Second, an MLS board has no responsibility to change its data for a 3rd party who’d like to create a product for it. The data is accurate in its current intended form: tracked MLS sales for agents’ and brokers’ use. Now, a portal wants to change that data’s use as a consumer education project, and to do so correctly it will need the MLS to add off-MLS sales to its database.

        The MLS can absolutely do that if it sees value, but to insinuate that they have a responsibility to a portal’s new product is just incorrect. It’s backwards, in fact.

  6. Bill Fowler

    December 2, 2013 at 10:35 am

    I don’t completely grasp the counter point here. MLS data will create arbitrary rankings? A seller simply wants to know who has experience and a track record of success in a given area. What other means besides the numbers that express actual performance (MLS data) could provide a good snapshot of who is good and who isn’t? OK, so there are holes. Well, let’s fill them with data from other sources if necessary.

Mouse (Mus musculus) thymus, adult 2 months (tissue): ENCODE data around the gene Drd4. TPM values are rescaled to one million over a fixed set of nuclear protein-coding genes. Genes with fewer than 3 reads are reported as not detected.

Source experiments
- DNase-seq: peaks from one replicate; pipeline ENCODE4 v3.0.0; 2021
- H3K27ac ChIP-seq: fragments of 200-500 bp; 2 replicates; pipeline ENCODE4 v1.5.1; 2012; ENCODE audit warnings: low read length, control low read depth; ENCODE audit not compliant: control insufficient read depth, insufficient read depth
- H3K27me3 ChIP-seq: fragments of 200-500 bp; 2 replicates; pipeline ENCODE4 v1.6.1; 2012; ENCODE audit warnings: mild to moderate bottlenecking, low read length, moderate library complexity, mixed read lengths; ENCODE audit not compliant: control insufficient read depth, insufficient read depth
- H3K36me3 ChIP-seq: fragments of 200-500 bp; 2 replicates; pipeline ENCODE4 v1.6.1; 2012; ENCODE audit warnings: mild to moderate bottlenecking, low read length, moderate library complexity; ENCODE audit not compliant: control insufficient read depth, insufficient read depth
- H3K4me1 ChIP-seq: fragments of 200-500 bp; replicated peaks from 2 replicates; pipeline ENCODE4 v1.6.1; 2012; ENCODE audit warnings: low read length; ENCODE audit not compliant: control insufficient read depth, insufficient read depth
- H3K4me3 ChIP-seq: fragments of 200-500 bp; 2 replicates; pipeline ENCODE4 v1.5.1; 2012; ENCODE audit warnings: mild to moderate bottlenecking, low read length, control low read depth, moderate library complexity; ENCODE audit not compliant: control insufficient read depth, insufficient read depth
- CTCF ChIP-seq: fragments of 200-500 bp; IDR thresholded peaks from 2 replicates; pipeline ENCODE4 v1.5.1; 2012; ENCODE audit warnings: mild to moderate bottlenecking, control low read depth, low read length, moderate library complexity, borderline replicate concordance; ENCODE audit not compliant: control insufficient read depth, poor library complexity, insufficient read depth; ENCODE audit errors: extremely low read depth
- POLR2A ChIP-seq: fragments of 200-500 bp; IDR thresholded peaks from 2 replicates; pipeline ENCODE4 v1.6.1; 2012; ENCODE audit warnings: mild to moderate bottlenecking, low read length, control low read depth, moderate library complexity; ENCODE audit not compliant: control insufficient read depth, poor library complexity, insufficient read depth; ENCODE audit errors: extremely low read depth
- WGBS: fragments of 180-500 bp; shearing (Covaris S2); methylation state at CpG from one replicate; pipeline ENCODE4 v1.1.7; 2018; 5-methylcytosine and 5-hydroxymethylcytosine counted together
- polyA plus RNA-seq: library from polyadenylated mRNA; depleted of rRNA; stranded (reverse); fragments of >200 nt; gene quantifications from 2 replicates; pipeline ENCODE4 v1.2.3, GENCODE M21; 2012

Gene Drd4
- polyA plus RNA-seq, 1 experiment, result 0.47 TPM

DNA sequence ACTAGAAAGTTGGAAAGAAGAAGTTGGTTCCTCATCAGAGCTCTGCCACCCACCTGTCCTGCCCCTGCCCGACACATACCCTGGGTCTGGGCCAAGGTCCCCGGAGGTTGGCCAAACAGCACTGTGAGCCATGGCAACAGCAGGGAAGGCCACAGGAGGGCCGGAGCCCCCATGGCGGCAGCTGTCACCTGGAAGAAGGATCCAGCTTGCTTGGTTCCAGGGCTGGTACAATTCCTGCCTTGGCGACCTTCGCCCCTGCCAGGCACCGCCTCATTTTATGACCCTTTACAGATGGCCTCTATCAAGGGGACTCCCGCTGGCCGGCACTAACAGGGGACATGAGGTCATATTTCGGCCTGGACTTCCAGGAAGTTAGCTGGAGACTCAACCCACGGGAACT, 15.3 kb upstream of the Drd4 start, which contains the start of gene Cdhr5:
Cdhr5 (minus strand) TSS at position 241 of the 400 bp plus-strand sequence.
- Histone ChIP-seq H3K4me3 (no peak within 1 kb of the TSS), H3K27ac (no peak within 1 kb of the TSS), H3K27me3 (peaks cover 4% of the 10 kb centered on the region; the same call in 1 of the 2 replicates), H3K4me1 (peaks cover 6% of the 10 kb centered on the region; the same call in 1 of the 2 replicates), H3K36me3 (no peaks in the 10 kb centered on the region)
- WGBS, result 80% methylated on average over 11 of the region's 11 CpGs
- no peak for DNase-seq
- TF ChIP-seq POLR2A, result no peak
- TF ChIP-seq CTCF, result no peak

Reviews are a part of the consumer’s research process – for any purchase. It’ a fact of life. Transparency will ultimately win here just like it has in other industries. I’d think that more real estate people would be willing to engage realtor.com on this point and help shape what they feel is broken with AgentMatch instead of an outright boycott.

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Opinion Editorials

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Job interview between two women.